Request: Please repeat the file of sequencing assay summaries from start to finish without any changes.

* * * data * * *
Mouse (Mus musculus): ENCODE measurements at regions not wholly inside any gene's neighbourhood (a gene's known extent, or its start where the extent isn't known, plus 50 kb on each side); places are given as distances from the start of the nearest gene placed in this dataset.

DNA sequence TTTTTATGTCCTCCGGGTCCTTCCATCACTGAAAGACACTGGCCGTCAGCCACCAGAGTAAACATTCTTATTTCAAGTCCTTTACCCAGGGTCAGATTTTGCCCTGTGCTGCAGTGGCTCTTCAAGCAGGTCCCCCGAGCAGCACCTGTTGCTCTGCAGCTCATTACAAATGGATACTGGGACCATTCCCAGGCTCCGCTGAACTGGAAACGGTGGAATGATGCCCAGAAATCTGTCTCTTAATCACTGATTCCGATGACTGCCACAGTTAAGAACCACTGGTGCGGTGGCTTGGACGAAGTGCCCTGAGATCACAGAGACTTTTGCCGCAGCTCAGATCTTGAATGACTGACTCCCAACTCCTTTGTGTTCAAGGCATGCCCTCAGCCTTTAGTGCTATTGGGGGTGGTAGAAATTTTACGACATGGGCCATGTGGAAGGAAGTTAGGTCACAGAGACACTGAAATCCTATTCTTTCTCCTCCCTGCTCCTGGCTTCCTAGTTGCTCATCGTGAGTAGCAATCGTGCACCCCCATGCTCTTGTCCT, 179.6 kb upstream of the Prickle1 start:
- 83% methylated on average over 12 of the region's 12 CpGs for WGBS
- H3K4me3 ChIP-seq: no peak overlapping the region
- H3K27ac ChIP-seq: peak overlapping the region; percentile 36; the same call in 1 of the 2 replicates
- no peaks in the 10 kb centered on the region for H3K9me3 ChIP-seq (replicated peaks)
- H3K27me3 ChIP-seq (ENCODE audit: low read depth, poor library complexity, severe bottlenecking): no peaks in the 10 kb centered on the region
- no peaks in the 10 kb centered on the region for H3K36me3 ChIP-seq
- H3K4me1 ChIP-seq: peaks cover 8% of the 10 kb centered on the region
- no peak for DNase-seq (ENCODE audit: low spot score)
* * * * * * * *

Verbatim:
Mouse (Mus musculus): ENCODE measurements at regions not wholly inside any gene's neighbourhood (a gene's known extent, or its start where the extent isn't known, plus 50 kb on each side); places are given as distances from the start of the nearest gene placed in this dataset.

DNA sequence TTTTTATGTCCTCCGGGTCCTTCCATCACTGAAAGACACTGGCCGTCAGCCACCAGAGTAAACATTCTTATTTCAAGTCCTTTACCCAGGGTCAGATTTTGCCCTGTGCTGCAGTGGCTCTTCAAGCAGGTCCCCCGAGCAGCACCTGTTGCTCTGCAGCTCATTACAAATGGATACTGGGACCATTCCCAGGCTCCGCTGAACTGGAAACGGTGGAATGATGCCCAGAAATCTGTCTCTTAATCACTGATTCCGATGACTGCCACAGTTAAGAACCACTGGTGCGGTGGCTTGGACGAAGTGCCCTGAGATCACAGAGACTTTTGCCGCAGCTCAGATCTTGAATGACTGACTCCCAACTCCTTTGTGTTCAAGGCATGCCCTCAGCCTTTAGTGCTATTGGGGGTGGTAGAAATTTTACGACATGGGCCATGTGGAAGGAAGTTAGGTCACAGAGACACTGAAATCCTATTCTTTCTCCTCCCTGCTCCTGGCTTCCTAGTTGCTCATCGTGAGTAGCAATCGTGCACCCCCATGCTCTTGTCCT, 179.6 kb upstream of the Prickle1 start:
- 83% methylated on average over 12 of the region's 12 CpGs for WGBS
- H3K4me3 ChIP-seq: no peak overlapping the region
- H3K27ac ChIP-seq: peak overlapping the region; percentile 36; the same call in 1 of the 2 replicates
- no peaks in the 10 kb centered on the region for H3K9me3 ChIP-seq (replicated peaks)
- H3K27me3 ChIP-seq (ENCODE audit: low read depth, poor library complexity, severe bottlenecking): no peaks in the 10 kb centered on the region
- no peaks in the 10 kb centered on the region for H3K36me3 ChIP-seq
- H3K4me1 ChIP-seq: peaks cover 8% of the 10 kb centered on the region
- no peak for DNase-seq (ENCODE audit: low spot score)